Many companies in the aerospace, automotive, construction and electronics industries are using composite materials to reinforce plastic parts or replace metal stamping parts. The composite material can be glass, thermoplastic, phenolic or epoxy. When thermosetting resins melt, they will form permanent heat-resistant materials that cannot be modified without degradation. When thermoplastic resins melt, the materials they form will soften or melt when heated, and harden again when cooled. Thermoplastics have strong and lasting adhesion at room temperature, and can be softened by heating without losing strength or degradation.
The main process for forming thermoset and thermoplastic parts is thermoforming. What is thermoforming moulding?
Thermoforming is a method of forming large parts using pressure and heat. Generally, thermoforming mould need to withstand constant pressure and maintain for a period of time to form parts. First, the material is preheated and placed in the heated mould cavity. Close the mould, apply pressure to fill the cavity with the material, and maintain the heat and pressure until the moulded material solidifies. Common heating for thermoforming moulds includes electric heating, steam/hot water heating and oil heating. Since thermoforming uses heat and pressure to change material properties, it is suitable for forming complex, high-strength compounds for custom applications. Generally, these parts are lighter than metal and have an equal or greater strength-to-weight ratio.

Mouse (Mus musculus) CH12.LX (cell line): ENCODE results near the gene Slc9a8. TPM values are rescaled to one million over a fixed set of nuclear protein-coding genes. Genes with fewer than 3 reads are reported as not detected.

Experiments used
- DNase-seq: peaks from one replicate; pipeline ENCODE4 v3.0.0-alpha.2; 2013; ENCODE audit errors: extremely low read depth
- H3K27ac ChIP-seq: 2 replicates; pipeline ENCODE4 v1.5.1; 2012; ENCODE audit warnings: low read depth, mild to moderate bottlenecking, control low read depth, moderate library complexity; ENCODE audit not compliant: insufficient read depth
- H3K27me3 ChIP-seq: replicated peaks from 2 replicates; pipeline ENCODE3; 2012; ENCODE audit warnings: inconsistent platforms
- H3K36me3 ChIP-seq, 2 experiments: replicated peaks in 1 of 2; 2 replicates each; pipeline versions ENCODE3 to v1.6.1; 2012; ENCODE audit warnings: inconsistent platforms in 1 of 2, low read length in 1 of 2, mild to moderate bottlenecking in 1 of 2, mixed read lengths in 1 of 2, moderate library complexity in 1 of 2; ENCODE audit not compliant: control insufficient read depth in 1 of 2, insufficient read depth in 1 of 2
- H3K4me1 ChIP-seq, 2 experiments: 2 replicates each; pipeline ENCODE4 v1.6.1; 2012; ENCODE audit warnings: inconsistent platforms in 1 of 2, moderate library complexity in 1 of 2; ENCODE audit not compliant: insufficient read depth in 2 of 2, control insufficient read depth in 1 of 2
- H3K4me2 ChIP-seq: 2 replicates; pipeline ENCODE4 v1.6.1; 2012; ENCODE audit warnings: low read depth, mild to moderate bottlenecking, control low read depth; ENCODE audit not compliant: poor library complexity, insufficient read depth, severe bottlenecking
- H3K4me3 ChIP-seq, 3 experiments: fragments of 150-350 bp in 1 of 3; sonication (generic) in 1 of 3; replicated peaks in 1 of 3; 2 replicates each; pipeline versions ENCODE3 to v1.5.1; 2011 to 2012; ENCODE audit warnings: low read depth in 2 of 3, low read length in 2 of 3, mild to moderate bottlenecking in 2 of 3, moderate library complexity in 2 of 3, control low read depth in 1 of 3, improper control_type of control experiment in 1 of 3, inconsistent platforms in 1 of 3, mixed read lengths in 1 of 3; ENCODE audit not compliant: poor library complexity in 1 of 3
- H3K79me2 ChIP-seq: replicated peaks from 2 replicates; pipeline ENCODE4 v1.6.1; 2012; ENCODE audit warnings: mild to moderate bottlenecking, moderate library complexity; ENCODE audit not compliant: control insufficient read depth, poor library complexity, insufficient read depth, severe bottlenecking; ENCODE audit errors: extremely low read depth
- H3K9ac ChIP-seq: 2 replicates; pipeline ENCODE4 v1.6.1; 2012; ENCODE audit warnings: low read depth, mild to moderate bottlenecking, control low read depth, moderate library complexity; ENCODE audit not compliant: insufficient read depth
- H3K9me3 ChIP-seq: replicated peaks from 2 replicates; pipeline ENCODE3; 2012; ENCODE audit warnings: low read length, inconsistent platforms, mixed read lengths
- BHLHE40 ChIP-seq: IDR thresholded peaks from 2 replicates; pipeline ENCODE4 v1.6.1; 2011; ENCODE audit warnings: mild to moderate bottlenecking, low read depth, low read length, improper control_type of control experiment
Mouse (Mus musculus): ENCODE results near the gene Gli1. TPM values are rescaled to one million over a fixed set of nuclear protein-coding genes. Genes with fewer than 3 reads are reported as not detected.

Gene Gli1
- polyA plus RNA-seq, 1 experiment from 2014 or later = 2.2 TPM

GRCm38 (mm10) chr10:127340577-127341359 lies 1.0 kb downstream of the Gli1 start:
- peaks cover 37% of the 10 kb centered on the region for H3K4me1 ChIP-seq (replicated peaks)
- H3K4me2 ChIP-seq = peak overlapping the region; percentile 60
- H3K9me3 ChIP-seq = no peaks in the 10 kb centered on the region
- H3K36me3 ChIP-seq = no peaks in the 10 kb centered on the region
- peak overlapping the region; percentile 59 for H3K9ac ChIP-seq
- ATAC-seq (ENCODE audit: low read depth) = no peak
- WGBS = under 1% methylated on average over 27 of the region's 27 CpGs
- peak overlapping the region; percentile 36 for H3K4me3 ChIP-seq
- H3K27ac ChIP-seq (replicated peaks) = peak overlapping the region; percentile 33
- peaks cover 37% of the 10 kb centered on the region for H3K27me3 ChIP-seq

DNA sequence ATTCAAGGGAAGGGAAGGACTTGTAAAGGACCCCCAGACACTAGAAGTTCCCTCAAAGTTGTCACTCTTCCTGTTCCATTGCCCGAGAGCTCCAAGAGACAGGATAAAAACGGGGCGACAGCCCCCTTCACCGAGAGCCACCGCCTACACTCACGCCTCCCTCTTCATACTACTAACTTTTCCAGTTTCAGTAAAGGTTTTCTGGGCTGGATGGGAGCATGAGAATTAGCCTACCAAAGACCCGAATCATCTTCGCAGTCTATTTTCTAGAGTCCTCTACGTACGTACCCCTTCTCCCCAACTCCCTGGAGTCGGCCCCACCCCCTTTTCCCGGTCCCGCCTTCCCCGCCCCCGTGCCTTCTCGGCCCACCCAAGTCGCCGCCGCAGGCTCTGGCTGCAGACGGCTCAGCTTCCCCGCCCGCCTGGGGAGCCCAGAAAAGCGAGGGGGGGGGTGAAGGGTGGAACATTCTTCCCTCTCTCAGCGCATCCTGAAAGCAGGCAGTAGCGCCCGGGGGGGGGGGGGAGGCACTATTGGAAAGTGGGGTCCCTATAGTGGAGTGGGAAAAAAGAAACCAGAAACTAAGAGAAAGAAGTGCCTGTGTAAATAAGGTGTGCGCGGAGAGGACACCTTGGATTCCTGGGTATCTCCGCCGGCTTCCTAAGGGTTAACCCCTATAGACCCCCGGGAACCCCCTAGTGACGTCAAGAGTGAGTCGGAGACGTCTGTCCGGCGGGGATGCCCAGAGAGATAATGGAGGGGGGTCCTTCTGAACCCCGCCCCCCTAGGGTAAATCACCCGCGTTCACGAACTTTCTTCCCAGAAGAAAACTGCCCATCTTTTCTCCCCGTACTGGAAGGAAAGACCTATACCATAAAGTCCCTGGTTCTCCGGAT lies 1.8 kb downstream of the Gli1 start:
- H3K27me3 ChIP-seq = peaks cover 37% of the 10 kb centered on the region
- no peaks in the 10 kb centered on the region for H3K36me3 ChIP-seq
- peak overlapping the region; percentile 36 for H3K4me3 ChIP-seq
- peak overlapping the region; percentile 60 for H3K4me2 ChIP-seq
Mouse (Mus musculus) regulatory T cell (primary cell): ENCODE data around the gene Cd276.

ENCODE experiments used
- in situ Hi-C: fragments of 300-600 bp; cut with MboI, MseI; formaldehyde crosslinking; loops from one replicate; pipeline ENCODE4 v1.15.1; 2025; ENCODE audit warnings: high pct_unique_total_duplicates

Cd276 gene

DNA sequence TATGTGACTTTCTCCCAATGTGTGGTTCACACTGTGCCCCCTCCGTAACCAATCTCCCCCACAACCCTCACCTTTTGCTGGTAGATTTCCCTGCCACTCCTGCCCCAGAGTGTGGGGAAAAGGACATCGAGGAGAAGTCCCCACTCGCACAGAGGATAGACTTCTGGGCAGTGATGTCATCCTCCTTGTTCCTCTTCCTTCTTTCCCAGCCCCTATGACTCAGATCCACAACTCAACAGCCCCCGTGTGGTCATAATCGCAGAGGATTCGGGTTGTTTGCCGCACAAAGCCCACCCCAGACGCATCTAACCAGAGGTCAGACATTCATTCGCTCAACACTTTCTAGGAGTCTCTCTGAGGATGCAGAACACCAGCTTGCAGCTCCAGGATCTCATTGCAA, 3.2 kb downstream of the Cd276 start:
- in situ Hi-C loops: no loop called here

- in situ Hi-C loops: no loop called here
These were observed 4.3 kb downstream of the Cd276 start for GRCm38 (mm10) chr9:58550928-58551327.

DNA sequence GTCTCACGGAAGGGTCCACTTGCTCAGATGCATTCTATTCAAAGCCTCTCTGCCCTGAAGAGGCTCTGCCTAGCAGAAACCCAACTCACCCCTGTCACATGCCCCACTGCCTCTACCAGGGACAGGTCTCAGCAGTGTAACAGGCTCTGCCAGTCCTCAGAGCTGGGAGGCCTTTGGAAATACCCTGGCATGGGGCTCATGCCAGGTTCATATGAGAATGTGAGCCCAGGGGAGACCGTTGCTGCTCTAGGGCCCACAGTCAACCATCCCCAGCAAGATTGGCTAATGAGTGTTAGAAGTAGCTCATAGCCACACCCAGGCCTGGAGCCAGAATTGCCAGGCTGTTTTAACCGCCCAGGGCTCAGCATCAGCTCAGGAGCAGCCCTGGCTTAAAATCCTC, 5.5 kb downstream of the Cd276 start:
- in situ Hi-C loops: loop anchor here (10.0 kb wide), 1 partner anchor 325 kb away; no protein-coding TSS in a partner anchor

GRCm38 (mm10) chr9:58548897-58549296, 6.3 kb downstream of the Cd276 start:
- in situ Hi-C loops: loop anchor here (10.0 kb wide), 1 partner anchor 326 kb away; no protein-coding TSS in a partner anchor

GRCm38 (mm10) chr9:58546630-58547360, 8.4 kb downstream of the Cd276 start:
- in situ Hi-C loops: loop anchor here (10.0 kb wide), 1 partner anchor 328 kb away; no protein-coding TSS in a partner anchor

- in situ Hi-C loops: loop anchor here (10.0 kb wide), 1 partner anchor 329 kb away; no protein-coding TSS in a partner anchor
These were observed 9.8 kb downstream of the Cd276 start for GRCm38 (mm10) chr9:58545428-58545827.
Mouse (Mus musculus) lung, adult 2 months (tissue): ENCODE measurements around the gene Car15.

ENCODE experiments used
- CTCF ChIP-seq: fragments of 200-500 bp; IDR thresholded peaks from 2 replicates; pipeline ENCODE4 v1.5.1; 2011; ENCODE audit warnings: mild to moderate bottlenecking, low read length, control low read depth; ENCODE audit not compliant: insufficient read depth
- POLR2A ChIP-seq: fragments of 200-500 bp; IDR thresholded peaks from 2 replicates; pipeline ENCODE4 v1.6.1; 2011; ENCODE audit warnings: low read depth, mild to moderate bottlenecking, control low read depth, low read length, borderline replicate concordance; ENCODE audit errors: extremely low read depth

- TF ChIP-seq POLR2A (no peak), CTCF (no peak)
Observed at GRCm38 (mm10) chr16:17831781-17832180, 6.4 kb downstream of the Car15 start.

The main advantages of thermoforming mould
The lower cost, versatility and adaptability of thermoforming make it ideal for many applications, including:
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